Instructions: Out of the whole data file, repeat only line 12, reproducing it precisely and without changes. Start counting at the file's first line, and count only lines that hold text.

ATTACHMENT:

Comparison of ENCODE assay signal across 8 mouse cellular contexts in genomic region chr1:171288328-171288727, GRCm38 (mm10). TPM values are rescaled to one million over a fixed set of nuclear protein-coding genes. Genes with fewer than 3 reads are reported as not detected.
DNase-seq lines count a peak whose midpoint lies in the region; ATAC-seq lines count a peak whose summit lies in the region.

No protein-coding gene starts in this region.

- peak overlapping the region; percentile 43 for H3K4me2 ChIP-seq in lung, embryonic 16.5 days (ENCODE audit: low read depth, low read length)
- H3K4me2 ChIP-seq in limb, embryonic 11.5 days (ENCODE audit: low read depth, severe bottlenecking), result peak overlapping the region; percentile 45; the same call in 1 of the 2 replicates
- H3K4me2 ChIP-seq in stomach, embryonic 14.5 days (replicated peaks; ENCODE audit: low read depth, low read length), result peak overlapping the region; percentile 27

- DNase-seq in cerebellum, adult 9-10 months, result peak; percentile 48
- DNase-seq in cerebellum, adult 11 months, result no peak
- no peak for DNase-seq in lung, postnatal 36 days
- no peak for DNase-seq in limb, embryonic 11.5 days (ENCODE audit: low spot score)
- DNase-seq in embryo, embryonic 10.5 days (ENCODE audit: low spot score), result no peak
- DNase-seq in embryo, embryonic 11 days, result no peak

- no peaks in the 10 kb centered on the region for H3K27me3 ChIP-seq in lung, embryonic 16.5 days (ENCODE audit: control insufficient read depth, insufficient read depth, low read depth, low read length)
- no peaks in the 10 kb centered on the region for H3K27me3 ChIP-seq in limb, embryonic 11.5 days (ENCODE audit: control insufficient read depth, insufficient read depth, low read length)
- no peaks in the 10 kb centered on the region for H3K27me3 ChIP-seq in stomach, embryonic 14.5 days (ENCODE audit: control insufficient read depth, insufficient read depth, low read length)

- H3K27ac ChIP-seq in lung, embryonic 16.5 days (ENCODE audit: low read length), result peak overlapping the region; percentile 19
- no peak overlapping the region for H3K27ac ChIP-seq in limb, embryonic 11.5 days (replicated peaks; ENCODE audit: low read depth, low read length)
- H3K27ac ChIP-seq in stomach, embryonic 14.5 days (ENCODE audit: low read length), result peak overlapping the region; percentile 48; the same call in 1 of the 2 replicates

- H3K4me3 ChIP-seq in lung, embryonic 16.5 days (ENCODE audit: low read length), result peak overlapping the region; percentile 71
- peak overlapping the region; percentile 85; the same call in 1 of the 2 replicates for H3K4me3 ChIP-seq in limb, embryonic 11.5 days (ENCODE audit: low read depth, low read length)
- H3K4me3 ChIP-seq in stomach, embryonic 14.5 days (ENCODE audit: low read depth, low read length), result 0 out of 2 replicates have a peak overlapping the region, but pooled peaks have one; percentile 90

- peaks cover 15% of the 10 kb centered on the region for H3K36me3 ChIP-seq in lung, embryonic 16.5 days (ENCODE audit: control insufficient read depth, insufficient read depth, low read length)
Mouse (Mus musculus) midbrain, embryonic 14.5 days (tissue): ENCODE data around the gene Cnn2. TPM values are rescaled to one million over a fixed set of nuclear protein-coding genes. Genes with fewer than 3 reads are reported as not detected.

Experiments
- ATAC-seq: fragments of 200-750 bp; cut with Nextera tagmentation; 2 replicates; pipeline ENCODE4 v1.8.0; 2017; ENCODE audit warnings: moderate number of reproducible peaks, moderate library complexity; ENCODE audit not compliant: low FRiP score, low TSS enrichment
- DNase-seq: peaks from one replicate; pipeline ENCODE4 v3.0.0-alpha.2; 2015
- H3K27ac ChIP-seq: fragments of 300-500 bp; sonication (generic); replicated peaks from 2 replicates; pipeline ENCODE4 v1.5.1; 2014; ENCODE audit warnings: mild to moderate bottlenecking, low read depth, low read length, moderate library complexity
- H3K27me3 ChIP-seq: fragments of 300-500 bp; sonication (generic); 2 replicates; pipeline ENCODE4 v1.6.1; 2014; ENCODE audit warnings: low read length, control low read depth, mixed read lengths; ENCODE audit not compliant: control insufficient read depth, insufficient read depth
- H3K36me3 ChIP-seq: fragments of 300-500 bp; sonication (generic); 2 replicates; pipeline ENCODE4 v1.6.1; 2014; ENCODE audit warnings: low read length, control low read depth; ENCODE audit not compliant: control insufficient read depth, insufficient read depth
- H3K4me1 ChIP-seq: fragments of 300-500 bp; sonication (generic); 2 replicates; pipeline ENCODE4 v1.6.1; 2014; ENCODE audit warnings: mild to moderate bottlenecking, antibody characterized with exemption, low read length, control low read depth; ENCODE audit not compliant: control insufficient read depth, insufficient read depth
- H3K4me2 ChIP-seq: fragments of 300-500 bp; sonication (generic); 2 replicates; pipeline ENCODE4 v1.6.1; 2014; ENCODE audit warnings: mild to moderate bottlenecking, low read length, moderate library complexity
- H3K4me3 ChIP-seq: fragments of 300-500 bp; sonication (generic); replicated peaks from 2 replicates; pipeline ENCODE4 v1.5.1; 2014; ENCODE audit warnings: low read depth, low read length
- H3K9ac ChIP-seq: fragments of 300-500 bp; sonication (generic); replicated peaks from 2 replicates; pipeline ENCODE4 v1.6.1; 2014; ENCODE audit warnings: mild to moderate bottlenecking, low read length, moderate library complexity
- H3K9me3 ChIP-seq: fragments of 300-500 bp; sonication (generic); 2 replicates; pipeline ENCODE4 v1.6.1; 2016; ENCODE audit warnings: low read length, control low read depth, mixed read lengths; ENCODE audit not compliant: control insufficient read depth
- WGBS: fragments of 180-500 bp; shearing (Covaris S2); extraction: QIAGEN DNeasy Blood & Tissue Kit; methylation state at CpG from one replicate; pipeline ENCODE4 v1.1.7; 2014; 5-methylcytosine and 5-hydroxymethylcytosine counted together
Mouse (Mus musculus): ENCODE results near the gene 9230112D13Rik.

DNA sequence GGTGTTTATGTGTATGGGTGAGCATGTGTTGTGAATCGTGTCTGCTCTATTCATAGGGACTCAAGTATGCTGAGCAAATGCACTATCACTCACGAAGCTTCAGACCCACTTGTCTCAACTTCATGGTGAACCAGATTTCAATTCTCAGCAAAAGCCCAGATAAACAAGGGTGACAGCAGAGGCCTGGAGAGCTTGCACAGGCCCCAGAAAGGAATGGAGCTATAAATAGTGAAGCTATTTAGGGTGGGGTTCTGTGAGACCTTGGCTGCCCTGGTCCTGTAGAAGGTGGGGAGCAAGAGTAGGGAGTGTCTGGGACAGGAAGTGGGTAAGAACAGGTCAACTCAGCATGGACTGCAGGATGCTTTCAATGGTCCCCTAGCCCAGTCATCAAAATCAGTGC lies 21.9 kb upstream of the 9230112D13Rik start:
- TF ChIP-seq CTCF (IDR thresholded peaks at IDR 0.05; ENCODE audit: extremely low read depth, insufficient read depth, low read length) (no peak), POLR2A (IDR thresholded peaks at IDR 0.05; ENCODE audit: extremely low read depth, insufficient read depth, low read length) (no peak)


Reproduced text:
- DNase-seq in embryo, embryonic 11 days, result no peak